In December, 1951, an International Older Boys’ Camp was held at Camp Buxton. Boys of diverse faiths and traditions from across the Asia/Pacific, including Japan, attended the camp and were present at the chapel dedication ceremony on 22 December, 1951. It was a very grand affair, attended by the Governor of Victoria, Sir Dallas Brookes, together with Harold Holt, then Minister of Immigration and Minister for Labour and National Service, and also the Lord Mayor of Melbourne, Cr. O.J.Nilson. The Prime Minister, then Mr. R.G.Menzies, sent a warm message of greetings and good wishes for the camp’s success.
Thousands of boys experienced services in the chapel under the canopy of stars and columns of eucalypts in a ‘cathedral-like’, torch-lit atmosphere including TAPS (Meditative Thought and Prayer Sessions). For many of the boys the camp service was their first experience of the sacredness of the natural environment, as the chapel was in a grove of swamp gums adjacent to a wetland, alive with fauna, mammals, bird and insect life. The YMCA’s triangular logo symbolised its commitment to promoting a balance between body, mind and spirit within the youth who passed through its programs.
In 1970 the YMCA decided to close Camp Buxton and the final camp was held in December, 1970-January, 1971. The facilities were leased to private operators for the next decade before they were sold into private ownership. It remained in operation as a school and youth camp and during these years many young people, both boys and girls, experienced the bushland setting alongside the beautiful beaches of Shoreham and Point Leo. It then became a family camp, open to the general public, until 2002, but on a reduced site.
The overall camp site was re-subdivided in the early 1990’s; this created four residential blocks which encompassed the main residential area as well as the southern part of the chapel site. A few scattered bunkhouses were converted for private use and the recreation hall became a private dwelling. The mobilisation of community members prevented the loss of the ‘woodland’ area of Camp Buxton through further subdivision. It was the involvement of these same community members that led to a campaign in 2017 to return the entire chapel site to public ownership.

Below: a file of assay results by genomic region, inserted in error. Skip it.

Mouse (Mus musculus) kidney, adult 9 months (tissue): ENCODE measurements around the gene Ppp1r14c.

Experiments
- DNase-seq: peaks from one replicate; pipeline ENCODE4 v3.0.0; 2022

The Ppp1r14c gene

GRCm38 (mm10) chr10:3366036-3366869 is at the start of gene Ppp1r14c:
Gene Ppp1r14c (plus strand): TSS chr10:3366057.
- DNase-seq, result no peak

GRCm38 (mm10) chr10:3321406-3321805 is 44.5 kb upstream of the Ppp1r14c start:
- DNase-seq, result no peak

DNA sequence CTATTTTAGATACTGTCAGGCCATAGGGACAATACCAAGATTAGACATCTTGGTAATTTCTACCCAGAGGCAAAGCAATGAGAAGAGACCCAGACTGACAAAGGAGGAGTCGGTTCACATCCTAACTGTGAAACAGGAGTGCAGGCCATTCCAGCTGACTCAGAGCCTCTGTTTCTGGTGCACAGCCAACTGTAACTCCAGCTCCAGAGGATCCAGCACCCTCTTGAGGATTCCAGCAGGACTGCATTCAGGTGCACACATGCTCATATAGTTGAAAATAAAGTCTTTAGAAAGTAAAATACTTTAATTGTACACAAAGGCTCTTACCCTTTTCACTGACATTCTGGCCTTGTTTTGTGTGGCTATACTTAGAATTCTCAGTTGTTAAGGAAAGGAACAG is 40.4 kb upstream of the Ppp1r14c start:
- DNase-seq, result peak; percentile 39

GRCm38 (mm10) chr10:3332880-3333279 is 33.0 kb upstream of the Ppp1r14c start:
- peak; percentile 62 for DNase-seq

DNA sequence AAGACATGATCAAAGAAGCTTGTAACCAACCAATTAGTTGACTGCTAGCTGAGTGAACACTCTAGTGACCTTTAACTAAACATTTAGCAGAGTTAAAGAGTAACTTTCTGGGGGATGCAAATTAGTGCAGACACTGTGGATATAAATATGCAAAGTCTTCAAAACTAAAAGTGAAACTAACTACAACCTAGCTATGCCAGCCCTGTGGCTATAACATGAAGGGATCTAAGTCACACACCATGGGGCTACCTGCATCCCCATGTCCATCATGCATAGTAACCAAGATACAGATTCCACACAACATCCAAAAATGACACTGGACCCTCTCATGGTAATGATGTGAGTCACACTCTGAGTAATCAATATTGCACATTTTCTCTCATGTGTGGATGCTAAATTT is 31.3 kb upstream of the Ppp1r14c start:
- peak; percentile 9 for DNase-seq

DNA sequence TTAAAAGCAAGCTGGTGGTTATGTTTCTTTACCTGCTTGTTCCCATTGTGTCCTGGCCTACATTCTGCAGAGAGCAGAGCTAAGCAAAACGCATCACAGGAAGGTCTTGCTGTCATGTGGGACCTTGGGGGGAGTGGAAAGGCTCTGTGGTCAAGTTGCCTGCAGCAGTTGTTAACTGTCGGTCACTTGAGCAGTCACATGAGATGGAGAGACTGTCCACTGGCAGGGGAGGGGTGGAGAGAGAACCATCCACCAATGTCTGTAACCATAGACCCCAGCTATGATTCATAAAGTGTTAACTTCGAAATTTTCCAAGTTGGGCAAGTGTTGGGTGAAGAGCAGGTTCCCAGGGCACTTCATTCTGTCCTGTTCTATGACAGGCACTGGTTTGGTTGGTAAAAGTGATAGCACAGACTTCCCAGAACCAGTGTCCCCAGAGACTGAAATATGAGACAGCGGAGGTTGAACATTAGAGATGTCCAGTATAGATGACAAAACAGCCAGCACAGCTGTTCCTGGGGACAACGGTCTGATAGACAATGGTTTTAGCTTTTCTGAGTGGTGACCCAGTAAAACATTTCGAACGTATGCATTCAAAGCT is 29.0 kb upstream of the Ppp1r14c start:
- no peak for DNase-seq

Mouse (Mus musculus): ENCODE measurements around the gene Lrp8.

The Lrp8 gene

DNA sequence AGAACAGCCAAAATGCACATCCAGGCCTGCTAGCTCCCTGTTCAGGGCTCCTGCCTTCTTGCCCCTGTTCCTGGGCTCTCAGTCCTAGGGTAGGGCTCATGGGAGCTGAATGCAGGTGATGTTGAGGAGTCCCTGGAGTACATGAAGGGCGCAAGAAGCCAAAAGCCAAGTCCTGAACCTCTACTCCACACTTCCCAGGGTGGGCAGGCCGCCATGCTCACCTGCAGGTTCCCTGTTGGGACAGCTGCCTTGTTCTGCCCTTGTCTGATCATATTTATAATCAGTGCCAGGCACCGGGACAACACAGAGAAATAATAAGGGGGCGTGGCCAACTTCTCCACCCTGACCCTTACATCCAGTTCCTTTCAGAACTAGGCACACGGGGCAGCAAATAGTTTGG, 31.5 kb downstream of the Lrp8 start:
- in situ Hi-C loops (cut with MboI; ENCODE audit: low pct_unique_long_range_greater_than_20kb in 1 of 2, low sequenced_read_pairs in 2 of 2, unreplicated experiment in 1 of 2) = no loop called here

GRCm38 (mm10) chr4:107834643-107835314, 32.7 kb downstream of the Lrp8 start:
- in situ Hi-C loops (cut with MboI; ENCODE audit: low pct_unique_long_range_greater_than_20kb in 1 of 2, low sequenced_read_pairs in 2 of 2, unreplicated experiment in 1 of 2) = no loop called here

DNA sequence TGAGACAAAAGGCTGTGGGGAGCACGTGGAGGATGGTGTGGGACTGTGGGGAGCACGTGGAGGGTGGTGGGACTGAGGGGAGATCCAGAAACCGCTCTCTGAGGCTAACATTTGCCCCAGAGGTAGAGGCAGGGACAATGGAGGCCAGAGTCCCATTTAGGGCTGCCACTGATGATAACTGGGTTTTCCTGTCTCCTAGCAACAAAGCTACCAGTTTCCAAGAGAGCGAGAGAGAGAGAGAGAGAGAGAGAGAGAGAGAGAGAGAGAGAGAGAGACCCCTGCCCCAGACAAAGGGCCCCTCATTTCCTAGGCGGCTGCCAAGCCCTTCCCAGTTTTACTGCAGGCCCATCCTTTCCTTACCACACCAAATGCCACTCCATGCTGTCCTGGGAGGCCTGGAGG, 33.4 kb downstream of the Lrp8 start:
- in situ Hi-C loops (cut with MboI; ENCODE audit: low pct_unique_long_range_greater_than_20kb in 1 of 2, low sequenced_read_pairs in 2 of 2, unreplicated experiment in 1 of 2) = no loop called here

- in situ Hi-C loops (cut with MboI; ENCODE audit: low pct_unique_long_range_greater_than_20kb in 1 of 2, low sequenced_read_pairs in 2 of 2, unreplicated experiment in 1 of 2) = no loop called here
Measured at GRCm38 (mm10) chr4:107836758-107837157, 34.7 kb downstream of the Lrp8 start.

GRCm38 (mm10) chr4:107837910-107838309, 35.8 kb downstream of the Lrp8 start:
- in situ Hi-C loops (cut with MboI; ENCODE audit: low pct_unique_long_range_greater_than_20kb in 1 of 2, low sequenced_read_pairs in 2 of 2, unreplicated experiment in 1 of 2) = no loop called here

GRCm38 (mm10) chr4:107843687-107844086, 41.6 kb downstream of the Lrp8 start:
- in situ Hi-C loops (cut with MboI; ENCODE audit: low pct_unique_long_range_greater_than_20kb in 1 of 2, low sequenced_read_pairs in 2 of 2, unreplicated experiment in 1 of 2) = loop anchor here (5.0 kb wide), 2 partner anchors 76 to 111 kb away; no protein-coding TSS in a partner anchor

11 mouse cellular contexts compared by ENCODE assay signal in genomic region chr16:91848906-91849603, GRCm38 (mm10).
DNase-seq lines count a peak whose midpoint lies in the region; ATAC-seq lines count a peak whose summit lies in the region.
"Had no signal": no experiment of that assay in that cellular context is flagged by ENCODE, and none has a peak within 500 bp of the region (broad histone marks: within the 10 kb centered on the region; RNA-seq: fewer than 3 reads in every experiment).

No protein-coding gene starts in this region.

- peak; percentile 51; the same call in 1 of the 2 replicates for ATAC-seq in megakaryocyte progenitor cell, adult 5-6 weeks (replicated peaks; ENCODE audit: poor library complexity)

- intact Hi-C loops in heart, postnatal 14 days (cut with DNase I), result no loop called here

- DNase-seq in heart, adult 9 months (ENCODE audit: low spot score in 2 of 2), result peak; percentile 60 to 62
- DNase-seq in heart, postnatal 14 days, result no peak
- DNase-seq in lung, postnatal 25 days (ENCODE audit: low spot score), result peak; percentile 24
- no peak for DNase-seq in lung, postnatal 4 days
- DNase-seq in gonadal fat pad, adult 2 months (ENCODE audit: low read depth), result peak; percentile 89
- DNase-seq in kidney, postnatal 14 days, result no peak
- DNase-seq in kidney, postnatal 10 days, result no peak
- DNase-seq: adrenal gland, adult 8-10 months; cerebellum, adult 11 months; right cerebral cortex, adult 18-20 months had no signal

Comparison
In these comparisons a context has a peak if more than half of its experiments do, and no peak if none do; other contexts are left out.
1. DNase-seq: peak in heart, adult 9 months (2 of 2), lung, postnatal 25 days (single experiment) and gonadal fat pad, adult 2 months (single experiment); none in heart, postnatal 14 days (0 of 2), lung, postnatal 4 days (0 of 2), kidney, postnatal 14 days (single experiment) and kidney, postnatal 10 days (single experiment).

The Road Ahead
Today, the stonework of the Cyril Young Memorial Chapel has deteriorated somewhat but a committed group of both local residents and members of the Young family, with the full support of the Shire Council, are determined to save this historic feature which embodies so many facets of Shoreham’s history. From the vision of the YMCA with its ethos of inclusivity, to an understanding of Australia’s wartime history, but also in its spirit of reconciliation following the events of World War Two, this small stone chapel exudes a feeling of peace and deserves to be retained for future generations.
Further information can be obtained from the Secretary of the Cyril Young Memorial Chapel Association, either by mail (P.O. Box 307, Shoreham 3916) or email (firstname.lastname@example.org) Donations towards the cost of restoration work would be greatly appreciated.
References: Camp Buxton, Shoreham Conservation Management Plan (Prepared for the Shire of Mornington Peninsula by Landmark Heritage Pty Ltd).
Notes prepared by CYMCA member Alison Bunting.